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San Diego artist sues school district, construction company over destroyed mural

Muralist Salvador Roberto Torres spoke about his mural at Memorial Junior High in September.
Muralist Salvador Roberto Torres spoke to the press about saving a mural he painted at San Diego’s Memorial Preparatory School. The artwork was demolished last September.
(Eduardo Contreras / San Diego Union-Tribune)

A renowned San Diego artist who watched in September as an excavator demolished his 32-year-old mural at a Logan Heights school has sued San Diego Unified School District and a construction company over the artwork’s destruction.

Salvador Roberto Torres painted the mural in the late 1980s on an outdoor wall at Memorial Preparatory School. The 75-by-45-foot artwork depicted diverse students, graduates, veterans of World War I and Sharon “Christa” McAuliffe, who died in the 1986 explosion of the space shuttle Challenger.

The campus is undergoing construction to transform the elementary and middle school into a K-12 complex. The building with Torres’ mural was torn down Sept. 23.

The nine-page suit, filed last week in San Diego federal court, alleges that the school district did not notify Torres about the mural’s demolition.

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Construction crews tore down a building with artwork by Salvador Torres at Memorial Junior High School on Sept. 23.
Despite protests, construction crews tore down a building with artwork by muralist Salvador Roberto Torres at Memorial Prep in Logan Heights.
(Eduardo Contreras / San Diego Union-Tribune)

It also alleges that the mural could have been removed without being destroyed, using a method known as the Strappo technique, which “only requires removing the film or outermost layer of the surface composed of the paint,” according to the suit.

The complaint is asking that the issue be resolved in a jury trial. Torres is seeking unspecified monetary damages.

In an email Tuesday, a spokeswoman said the school district does not comment on pending litigation.

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Torres, artists and community members unsuccessfully rallied last year to stop the demolition. One resident held a sit-in protest at the site before being taken away by police officers.

The mural was painted by influential artist Salvador Roberto Torres, who helped create Chicano Park and Centro Cultural de la Raza

Community members who advocated for the mural said at the time that the artwork was an important part of the community’s history and culture.

In September, San Diego Unified officials said the mural could not be saved because it was painted on a classroom building that contained asbestos. They noted that the mural was documented in high-resolution color and black-and-white photos, which would be housed at the San Diego History Center and the UC Santa Barbara Library Special Research Collections.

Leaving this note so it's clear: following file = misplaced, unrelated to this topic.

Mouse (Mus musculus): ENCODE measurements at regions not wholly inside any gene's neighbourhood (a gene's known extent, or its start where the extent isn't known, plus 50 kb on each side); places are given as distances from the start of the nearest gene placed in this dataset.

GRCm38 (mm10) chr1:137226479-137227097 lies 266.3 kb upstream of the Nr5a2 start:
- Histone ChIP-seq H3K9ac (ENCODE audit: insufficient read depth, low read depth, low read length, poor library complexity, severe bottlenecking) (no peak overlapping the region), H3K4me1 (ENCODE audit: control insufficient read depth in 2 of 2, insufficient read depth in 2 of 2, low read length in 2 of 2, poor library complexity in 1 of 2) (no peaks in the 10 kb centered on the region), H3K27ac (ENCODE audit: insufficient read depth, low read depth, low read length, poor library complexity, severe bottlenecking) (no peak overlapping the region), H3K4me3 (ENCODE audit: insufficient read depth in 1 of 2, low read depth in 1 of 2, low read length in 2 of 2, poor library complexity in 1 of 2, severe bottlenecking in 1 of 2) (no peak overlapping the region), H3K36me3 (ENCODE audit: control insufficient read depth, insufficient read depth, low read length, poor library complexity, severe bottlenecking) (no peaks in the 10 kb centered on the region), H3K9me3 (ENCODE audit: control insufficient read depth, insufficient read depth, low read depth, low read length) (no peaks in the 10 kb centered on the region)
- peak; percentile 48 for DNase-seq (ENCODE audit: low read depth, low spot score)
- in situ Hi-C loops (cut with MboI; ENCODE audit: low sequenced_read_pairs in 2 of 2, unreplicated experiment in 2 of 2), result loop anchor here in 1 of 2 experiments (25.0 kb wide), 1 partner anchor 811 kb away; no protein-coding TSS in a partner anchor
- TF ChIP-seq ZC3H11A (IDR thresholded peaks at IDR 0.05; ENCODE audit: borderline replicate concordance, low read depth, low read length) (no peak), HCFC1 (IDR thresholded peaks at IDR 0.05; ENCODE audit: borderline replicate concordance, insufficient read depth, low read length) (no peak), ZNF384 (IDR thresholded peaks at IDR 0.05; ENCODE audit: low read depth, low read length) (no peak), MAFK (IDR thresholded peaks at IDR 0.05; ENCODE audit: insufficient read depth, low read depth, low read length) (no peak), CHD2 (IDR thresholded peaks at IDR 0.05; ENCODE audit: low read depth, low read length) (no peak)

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The suit alleges that this action by the district violated Torres’ rights.

“The school district, at the very moment it had just dishonored the artist with mutilation and destruction of the Mural, brazenly announced its intent to also infringe the copyright in the Mural, exclusively held by [Torres], by making or having unauthorized, bogus copies made,” the suit states.

Torres’ mural is one of several at the campus that were painted by San Diego artists and were slated for demolition. Other artists have spent months advocating for their works after Torres’ mural was destroyed.

Artists Salvador “Sal” Barajas and Mario Torero obtained an attorney and sought help from art conservator Nathan Zakheim to negotiate with the school district in November.

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Zakheim, who is based in Los Angeles, estimates that Torres’ mural was worth at least $4 million, based on the value of his easel paintings and adjusted for size. He estimates that the remaining murals are worth more than $600,000.

San Diego Unified spokeswoman Jamie Ries said one mural has been preserved at its current location. Torero’s artwork, which was painted on removable panels, will be relocated on campus in the future.

“Recognizing the area’s rich public art and mural history, new public art and spaces for future public art are built into the new facilities currently under construction,” said Ries.

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The district anticipates that construction of the new campus will be complete in the spring of 2023.


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